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My iPhone 4's button has stopped working properly. I went to the apple shop today to get it repaired, and was told I had to pay £119 as it was 22 months old and outside of the one year warranty. I then asked why it was not covered for a two year warranty due to EU law enforcing this, which then turned into a pointless argument of the guy at the genius bar continually saying "we only cover a one year warranty" in which I gave up and left. I just do not understand however if I am right or wrong - should it have been covered?

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2 Answers 2

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This is a legal question, not a technical one BUT... the EU 'law' you are referring to is the European Directive 1999/44/EC. In the UK, the Sale of Goods Act meets or exceeds most of the directive's requirements, overriding the directive. The bottom line is, you are almost surely covered, do check what the Sales of Good Act says, see if these chaps chan help you

and be ready to stir up as much trouble as you can. I once had to deal with a faulty screen in a new MBP, I did complain, they guys at Apple were not helpful, I kept complaining, calmly (you cannot ever lose it in these situations, because you give the opponent an excuse to stop dealing with you) and after 30 minutes the manager basically rolled belly up and did what I told him he had to do all along. Be prepared to ask to talk to mangers etc, and take note of times and names.

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I disagree about stirring up trouble. I've seen people bend over backwards to help anyone who is reasonable and doesn't turn every little event into a drama filled bully fest. I also disagree that a problem that arises at 22 months after purchase is "almost surely covered" since my reading of the Sale of Goods act intends to cover consumers that "have to be able to show there was something wrong with the goods at the time of sale." and that a fault at 22 months isn't wear and tear. I could imagine someone with a phone that is in rough shape at 22 months and would need a paid repair. – bmike Aug 13 at 15:31
The European directive specifies that, if the fault happens within 12 month from the sale, it is for the seller to prove the good is fit for purpose, if the fault happens between months 13 and 24 from the sale is for the buyer to prove the good is not fit for purpose and the flaw is covered by warranty. In my experience sellers do not bend over backwards to help, and the need a robust reminder of their legal duties, which has to be calm and polite, but relentless. It is a condition of sale they have to respect, and they should not be allowed to wriggle out of it even if they try – user1256923 Aug 14 at 7:07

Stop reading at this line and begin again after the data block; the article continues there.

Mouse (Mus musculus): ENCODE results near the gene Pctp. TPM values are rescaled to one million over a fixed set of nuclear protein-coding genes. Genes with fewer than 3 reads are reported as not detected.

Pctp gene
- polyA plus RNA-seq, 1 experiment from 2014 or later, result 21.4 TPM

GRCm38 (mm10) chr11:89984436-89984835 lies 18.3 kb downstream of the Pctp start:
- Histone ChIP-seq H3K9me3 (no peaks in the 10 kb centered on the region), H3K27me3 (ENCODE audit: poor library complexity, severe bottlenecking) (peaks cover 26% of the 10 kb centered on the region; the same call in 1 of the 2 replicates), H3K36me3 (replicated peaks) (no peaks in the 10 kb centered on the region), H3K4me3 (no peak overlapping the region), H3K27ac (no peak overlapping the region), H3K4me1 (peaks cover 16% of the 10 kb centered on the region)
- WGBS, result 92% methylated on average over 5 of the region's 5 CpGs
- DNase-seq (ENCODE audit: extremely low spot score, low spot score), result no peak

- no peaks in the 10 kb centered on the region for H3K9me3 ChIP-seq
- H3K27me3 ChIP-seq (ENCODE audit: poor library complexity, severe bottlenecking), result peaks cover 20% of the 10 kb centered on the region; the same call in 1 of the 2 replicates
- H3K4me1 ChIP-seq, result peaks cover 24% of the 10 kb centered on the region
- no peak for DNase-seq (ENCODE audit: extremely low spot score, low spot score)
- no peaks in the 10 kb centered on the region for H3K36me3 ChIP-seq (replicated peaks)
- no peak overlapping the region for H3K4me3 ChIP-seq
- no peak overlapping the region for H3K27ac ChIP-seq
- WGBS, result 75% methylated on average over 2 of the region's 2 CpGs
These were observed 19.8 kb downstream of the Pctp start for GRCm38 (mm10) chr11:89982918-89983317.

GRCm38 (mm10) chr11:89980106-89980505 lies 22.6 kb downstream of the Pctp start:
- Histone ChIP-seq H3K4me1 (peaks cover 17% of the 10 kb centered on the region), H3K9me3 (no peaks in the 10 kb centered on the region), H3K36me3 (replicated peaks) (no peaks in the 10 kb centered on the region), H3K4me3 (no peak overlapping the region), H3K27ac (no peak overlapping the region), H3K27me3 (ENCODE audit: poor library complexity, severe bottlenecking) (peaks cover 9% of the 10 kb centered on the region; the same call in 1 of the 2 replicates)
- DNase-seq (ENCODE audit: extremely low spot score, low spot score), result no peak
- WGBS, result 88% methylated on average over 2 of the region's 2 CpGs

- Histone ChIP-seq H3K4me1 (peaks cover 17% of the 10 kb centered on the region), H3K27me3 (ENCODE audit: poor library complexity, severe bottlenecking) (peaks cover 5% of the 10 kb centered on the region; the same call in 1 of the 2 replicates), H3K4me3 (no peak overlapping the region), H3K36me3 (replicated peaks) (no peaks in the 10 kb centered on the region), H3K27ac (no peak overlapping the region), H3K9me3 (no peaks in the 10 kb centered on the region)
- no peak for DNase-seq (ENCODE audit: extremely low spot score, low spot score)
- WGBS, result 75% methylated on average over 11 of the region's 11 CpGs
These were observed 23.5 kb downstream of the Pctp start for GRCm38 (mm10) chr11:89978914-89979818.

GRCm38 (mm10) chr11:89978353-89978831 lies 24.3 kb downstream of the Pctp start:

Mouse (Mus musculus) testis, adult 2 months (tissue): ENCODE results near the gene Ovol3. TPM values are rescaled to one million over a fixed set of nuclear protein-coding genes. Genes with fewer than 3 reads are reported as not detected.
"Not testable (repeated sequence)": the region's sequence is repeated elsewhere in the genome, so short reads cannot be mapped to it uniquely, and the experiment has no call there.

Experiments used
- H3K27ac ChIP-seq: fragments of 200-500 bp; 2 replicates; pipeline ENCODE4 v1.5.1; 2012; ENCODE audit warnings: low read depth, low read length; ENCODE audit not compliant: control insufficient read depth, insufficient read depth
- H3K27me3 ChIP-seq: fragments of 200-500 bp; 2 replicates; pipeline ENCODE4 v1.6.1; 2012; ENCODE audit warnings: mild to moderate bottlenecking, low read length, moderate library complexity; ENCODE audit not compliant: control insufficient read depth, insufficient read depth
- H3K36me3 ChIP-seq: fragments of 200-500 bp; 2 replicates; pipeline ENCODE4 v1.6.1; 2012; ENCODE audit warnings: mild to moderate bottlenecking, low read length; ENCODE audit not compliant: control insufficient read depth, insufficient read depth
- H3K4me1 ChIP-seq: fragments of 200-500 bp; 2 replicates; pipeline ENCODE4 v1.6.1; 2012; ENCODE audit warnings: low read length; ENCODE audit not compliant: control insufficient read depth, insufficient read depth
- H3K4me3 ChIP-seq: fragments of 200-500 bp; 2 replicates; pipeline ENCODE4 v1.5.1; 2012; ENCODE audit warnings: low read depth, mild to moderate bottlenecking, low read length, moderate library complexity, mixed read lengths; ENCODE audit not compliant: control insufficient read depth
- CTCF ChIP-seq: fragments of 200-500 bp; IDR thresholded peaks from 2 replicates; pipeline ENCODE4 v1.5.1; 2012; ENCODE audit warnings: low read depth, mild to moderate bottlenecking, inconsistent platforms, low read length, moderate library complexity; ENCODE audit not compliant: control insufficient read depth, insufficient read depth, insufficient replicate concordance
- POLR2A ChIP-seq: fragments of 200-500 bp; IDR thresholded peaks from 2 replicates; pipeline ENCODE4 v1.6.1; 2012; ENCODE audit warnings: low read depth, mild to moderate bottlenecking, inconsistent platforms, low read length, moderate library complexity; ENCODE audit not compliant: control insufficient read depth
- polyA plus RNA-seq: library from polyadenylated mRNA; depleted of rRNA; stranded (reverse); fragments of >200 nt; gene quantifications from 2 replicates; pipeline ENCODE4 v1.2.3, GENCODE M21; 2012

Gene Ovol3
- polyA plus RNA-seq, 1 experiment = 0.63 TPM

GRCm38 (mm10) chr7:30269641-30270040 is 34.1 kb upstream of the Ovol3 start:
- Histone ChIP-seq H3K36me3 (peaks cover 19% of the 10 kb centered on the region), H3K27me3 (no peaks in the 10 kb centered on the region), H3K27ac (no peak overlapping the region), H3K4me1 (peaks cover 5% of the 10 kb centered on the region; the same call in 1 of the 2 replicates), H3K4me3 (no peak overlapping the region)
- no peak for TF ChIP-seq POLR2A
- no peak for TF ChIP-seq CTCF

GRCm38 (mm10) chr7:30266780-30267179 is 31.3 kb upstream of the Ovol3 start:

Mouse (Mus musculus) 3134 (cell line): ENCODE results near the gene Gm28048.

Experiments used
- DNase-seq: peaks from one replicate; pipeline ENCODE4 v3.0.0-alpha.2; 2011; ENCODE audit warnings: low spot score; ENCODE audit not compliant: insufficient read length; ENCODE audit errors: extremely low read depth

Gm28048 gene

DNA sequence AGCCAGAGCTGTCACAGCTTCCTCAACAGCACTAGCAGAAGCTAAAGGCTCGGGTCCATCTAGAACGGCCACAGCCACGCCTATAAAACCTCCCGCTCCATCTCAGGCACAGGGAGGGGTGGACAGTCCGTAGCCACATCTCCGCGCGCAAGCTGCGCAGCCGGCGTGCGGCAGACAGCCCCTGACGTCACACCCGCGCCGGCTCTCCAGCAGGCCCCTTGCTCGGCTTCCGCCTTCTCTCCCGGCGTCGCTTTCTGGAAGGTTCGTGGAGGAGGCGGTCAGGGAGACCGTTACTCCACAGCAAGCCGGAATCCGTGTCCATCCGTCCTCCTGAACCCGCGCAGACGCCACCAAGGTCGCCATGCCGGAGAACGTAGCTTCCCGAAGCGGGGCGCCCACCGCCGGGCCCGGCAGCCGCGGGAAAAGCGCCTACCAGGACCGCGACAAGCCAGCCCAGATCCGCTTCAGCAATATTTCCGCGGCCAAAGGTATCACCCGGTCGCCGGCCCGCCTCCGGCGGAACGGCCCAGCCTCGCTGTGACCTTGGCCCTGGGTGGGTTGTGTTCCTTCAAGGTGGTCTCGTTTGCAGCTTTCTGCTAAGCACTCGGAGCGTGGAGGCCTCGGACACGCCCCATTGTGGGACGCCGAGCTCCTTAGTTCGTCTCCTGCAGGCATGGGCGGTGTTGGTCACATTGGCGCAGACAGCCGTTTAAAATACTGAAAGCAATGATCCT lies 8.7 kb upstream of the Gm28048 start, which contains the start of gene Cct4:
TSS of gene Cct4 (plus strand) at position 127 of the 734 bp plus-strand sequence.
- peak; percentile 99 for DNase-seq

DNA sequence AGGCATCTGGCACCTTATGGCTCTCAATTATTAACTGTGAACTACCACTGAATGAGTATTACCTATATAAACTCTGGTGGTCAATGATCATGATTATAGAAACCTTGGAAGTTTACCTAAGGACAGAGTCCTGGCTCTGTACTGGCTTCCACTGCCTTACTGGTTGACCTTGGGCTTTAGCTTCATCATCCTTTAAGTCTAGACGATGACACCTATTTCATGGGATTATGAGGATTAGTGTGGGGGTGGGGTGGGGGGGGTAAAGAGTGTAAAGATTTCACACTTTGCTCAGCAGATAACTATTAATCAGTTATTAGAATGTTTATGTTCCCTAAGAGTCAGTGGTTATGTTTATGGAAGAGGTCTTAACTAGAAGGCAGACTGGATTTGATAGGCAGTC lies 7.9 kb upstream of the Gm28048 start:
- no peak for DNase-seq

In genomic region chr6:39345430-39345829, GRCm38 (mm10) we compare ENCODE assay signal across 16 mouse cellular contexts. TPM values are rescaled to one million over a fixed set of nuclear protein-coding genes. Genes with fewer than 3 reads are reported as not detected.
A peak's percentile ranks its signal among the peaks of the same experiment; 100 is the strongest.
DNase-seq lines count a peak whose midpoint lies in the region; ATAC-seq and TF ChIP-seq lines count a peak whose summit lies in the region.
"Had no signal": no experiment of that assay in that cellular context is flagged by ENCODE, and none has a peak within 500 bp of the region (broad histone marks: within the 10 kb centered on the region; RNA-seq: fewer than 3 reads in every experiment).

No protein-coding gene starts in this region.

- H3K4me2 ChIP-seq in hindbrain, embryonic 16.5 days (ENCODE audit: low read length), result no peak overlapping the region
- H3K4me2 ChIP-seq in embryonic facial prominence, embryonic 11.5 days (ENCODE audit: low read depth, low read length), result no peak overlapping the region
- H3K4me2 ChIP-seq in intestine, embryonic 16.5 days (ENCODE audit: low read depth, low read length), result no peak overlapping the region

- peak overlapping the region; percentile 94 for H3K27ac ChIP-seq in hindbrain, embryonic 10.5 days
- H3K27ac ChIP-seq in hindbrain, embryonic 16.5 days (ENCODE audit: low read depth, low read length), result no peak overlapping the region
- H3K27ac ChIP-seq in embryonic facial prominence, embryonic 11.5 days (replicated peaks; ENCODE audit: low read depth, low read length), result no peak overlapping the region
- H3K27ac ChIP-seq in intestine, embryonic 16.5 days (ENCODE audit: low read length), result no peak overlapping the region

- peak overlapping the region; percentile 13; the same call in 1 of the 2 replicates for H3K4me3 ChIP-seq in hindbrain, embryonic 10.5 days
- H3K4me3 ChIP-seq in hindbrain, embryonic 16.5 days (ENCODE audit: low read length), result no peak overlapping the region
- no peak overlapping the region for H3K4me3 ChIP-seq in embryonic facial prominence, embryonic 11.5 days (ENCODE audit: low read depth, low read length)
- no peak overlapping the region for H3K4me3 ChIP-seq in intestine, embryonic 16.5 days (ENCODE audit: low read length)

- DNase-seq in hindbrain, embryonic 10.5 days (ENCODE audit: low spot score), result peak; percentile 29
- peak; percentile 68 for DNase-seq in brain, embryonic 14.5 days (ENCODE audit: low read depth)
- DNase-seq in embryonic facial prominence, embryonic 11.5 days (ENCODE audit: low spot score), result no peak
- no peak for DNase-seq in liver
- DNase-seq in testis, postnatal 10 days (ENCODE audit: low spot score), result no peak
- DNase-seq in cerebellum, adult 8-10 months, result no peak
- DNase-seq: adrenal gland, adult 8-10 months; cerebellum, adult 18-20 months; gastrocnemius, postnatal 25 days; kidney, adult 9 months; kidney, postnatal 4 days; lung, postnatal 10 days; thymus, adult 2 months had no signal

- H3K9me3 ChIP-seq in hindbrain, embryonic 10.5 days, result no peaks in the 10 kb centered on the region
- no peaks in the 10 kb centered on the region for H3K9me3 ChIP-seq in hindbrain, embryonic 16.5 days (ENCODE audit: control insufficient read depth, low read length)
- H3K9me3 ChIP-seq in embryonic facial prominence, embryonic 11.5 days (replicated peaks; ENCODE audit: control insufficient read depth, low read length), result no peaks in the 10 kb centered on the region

In addition, the directive expects goods to be working properly for at least 24 month -- thus the fact the phone was 22 month is irrelevant if the flaw was ones covered by statutory warranty. – user1256923 Aug 14 at 7:09
Sounds like we're far more in agreement than not. Cheers and thanks for the added explanations. I missed those extra guideline terms when I was researching this. – bmike Aug 14 at 7:14

I would add, that Apple has stepped up in linking to consumer rights as well as their standard warranty.

Getting into an argument with store staff only weakens your case, since any reasonable person would back off and just ask for facts and what the person can do for them.

Even if you feel Apple is perfect and always does right by their customer, expecting the staff there to advise you on your rights seems like asking the fox to explain hen house access rules.

I would read up on what Apple says their policy is and if you feel a staff member isn't meeting that agreement, politely ask to get a second person to confirm that you don't have options in the store to get assistance.

You would be better off consulting a local consumer protection group or lawyer if you really feel your consumer rights are not being respected by any company.

A layman reading of the UK consumer rights is you need to contact the exact seller and not Apple Service to exercise your consumer rights instead of the 1 year Apple Warranty. From those rights:

Any defect or non-conformity of goods with the contract which becomes apparent within 6 months of delivery are presumed to have existed at the time of delivery. After the expiry of this 6 month period, the burden to prove that the defect or non-conformity of goods with the contract existed on delivery generally shifts to the consumer.

So, if you push it, you might have to prove you didn't damage the button if you don't request service for a button that was defective on initial purchase. Apple's warranty is actually more consumer friendly IMO than your consumer rights in this case so seeking service at 22 months looks like Apple was legally and technically correct to explain to you that they only perform warranty service at the genius bar and that you have exhausted that period where it's Apple's responsibility to perform service under warranty.

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